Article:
However, if Hyde were a simple animal, he wouldn’t enjoy crime so much. In fact, he appears to carry out violent acts against helpless victims for no other reason than pure enjoyment. Instead of being amoral, he comes across as purposefully and joyfully immoral. It appears as though he is aware of the ethical law and revels in breaking it. Hyde additionally seems strangely at home in the city for an animalistic being. These observations suggest that maybe human civilization has a shadowy side as well.

Stevenson clearly states that human beings have two facets, but he leaves it unclear as to what exactly these facets are. They might be made up of evil and morality; they might stand for one’s primal nature and the fa├žade that human civilization has constructed. Stevenson makes the book more complex by asking us to think for ourselves.

Another interesting component in the book is that maintaining one’s good name becomes crucial throughout the tale. The fact that honorable men like Utterson as well as Enfield minimize gossip at any and all costs because they view it as a major reputation destroyer shows how prevalent this sense of morality is.

Comparable to this, once Utterson suspects Jekyll of being a victim of blackmail at first and then of protecting Hyde from the police later, he keeps his fears to himself because a crucial component of being a trustworthy companion to Jekyll is really being able to conceal his secrets and preserve his public image. The significance of a good name in the book is a reflection of the value placed on outward appearances, facades, and layers, which frequently conceal a hazy ugly side.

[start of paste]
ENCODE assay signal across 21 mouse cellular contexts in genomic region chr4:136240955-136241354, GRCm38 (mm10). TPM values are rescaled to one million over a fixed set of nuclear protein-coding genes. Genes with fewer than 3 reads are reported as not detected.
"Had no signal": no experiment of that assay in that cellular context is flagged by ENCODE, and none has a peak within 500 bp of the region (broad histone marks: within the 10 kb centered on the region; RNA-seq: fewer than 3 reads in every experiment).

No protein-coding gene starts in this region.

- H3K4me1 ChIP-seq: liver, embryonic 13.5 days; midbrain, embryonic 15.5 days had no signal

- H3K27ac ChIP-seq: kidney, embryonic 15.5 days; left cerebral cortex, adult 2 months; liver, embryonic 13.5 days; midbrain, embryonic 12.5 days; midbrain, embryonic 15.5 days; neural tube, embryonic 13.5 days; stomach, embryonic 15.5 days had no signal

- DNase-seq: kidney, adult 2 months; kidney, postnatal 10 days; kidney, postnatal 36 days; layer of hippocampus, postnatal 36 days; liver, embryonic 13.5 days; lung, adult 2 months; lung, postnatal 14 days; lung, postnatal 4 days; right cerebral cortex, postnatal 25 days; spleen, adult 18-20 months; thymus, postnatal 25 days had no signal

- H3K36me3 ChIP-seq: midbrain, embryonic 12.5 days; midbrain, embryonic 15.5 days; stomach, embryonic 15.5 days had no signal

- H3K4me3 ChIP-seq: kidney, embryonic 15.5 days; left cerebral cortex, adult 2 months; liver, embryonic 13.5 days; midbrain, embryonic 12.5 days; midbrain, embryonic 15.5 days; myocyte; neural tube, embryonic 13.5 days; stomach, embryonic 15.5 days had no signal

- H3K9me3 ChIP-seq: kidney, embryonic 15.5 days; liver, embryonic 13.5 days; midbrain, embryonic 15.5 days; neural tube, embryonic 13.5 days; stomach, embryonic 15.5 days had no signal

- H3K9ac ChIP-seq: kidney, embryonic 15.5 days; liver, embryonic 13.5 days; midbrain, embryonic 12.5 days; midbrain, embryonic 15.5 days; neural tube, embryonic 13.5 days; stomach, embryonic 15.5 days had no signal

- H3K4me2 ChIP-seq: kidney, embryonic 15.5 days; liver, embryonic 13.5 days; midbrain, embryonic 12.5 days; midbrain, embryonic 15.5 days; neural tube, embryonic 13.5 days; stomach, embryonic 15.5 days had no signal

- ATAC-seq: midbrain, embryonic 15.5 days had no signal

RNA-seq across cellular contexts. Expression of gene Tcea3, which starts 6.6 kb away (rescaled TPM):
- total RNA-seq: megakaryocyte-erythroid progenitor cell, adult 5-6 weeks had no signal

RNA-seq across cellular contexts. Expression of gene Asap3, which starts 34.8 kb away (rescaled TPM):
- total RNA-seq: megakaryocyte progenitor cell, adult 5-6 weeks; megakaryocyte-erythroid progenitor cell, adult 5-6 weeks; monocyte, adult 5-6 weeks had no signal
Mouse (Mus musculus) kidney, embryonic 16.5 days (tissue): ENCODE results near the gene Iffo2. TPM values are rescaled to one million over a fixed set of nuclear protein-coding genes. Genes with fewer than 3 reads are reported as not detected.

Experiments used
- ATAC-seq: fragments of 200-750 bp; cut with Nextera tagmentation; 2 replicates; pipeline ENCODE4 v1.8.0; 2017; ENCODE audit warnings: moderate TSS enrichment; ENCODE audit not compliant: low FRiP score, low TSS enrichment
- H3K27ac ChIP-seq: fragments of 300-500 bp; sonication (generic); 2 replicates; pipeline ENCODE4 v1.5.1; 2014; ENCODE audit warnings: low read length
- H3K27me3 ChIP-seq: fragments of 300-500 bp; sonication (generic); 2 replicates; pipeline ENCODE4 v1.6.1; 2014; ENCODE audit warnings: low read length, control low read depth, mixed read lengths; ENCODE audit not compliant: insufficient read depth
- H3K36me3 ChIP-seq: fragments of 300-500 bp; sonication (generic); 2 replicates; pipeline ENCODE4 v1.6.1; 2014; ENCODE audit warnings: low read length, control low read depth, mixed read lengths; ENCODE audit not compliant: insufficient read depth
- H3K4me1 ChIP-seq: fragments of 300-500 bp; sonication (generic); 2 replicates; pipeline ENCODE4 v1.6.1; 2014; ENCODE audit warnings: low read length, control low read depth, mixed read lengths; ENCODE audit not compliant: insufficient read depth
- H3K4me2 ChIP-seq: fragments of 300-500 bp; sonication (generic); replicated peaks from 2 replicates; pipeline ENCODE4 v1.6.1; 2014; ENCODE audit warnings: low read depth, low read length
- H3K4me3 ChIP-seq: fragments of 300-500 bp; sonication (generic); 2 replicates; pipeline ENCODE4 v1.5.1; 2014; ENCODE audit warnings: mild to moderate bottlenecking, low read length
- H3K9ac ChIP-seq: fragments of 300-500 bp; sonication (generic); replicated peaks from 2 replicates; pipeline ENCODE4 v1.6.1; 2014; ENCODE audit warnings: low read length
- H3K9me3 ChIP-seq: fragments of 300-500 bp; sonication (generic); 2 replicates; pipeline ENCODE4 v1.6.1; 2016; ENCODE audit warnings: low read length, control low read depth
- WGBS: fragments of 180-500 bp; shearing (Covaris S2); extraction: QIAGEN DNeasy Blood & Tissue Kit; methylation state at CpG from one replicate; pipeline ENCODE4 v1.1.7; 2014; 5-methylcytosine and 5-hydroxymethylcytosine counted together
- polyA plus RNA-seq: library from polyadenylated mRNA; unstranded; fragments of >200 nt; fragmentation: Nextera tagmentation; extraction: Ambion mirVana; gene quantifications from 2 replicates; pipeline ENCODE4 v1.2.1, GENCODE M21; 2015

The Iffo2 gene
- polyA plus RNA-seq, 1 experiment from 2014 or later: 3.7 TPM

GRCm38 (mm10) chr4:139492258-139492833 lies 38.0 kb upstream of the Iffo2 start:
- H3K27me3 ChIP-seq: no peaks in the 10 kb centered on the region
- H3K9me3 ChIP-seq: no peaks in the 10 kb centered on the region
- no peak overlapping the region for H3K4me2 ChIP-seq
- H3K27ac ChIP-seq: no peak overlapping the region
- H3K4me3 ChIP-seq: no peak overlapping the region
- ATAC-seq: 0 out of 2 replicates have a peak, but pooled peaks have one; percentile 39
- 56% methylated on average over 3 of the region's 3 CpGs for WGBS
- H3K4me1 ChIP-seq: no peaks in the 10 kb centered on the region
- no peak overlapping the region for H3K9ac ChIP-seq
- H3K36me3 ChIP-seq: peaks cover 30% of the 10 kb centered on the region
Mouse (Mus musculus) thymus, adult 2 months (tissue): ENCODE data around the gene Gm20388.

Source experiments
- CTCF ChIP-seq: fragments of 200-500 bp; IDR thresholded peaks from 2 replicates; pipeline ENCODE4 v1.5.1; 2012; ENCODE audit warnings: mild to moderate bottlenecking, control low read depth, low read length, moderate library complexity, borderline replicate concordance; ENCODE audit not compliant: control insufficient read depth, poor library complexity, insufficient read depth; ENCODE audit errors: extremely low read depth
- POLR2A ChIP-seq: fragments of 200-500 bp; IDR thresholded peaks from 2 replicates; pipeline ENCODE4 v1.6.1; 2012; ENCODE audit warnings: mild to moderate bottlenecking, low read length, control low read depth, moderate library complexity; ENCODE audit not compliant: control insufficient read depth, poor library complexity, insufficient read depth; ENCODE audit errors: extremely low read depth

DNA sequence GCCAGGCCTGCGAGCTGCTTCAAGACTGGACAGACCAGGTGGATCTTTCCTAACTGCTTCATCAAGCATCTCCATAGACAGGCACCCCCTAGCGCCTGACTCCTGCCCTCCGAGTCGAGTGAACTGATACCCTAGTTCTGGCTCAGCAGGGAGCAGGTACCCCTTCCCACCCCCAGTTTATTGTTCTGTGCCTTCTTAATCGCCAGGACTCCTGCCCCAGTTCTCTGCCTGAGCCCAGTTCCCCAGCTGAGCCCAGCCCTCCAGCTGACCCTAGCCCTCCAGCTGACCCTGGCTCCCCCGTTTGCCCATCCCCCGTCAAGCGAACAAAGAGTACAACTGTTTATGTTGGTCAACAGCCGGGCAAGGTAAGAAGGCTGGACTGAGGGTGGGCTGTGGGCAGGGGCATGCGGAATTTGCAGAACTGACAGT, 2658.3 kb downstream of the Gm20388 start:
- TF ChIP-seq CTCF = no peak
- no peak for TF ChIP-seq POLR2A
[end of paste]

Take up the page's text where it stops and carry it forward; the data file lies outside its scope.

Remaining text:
Utterson, in keeping with Victorian society, insists on sustaining Jekyll’s good name as well as the appearance of order as well as civility throughout much of the book, despite sensing a despicable truth hidden beneath.

The characters’ silence is yet another element of the book that’s fascinating. Characters frequently struggle or refuse to express themselves. Whether they intentionally end or avoid specific discussions, or they appear unable to explain a sickening perception, including the physical attributes of Hyde. Enfield and Utterson stop talking about Hyde during the first chapter because they dislike gossip, and Utterson keeps his doubts about Jekyll to himself as he looks into his client’s situation.

Additionally, neither Jekyll throughout his last revelation nor the third-person narrator throughout the remainder of the book, ever divulge any information about Hyde’s obscene actions and hidden vices. It’s vague whether these narrative pauses are the consequence of limited use of language or deliberate omissions.

Robert Louis Stevenson’s novel ranks among the most captivating and intriguing books he has written, and it’s considerably different compared to his other writings. Although it is rather unsettling, it is such a gripping tale that it is hard to put down.

The 1886 novel, which features an unsettling storyline and such in-depth character analysis, is presumably one of the earliest works of its kind, which is rather commendable. However, this novel is rather challenging to read (language wise) in today’s world where everyone seeks out straightforward reading material. Apart from that, this is a brilliant timeless classic of its genre.

Stevenson’s book skillfully mixes up facets of psychological horror, crime, and philosophical genres and utilizes letters to give Utterson a way to find the intimate link between Jekyll and Hyde. It is brilliantly structured, reflecting the essence of the tale and the catastrophic wrongs that have been committed throughout.

Readers of this fascinating, twisted, yet unquestionably thrilling book will be shocked and taken aback by the revelations that occur, and it is unquestionably a novel worth reading.

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  • Verdict - 10/10